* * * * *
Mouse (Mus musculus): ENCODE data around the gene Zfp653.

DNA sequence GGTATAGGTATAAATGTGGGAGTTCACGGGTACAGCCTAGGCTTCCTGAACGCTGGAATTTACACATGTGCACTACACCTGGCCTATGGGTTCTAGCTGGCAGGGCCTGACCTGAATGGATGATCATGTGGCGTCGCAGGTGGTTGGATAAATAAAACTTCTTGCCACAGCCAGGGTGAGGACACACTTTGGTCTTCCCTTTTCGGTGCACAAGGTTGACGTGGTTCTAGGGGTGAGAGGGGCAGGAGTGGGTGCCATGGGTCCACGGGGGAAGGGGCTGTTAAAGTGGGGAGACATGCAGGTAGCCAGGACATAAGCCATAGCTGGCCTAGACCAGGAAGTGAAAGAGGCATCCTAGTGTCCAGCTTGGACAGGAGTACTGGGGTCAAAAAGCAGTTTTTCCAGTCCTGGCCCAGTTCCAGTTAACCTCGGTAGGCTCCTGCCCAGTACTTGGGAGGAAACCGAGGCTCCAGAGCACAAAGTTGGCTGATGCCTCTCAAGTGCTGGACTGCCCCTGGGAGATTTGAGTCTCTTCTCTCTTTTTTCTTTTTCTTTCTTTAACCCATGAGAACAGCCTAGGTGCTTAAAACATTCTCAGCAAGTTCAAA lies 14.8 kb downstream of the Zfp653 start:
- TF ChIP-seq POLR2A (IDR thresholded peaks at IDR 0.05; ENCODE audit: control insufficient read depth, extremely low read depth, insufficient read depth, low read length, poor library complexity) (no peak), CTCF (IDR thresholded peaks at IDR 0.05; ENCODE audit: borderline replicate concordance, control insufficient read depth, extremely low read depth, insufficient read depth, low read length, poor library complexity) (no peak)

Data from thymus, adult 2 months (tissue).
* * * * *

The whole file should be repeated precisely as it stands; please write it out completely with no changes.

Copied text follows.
Mouse (Mus musculus): ENCODE data around the gene Zfp653.

DNA sequence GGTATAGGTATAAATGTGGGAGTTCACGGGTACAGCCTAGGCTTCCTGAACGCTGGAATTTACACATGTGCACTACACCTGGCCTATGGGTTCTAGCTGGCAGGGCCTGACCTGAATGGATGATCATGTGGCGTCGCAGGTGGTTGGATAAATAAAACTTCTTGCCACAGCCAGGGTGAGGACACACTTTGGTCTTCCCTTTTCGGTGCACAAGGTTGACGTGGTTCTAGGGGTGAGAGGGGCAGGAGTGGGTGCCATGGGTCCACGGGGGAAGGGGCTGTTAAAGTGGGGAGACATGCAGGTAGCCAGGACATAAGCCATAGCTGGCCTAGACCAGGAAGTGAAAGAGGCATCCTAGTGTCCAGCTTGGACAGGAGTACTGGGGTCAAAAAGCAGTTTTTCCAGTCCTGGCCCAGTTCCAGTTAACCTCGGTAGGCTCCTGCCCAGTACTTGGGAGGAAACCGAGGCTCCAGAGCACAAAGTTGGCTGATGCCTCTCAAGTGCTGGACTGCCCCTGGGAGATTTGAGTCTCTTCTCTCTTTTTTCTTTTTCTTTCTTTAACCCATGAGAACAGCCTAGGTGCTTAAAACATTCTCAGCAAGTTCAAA lies 14.8 kb downstream of the Zfp653 start:
- TF ChIP-seq POLR2A (IDR thresholded peaks at IDR 0.05; ENCODE audit: control insufficient read depth, extremely low read depth, insufficient read depth, low read length, poor library complexity) (no peak), CTCF (IDR thresholded peaks at IDR 0.05; ENCODE audit: borderline replicate concordance, control insufficient read depth, extremely low read depth, insufficient read depth, low read length, poor library complexity) (no peak)

Data from thymus, adult 2 months (tissue).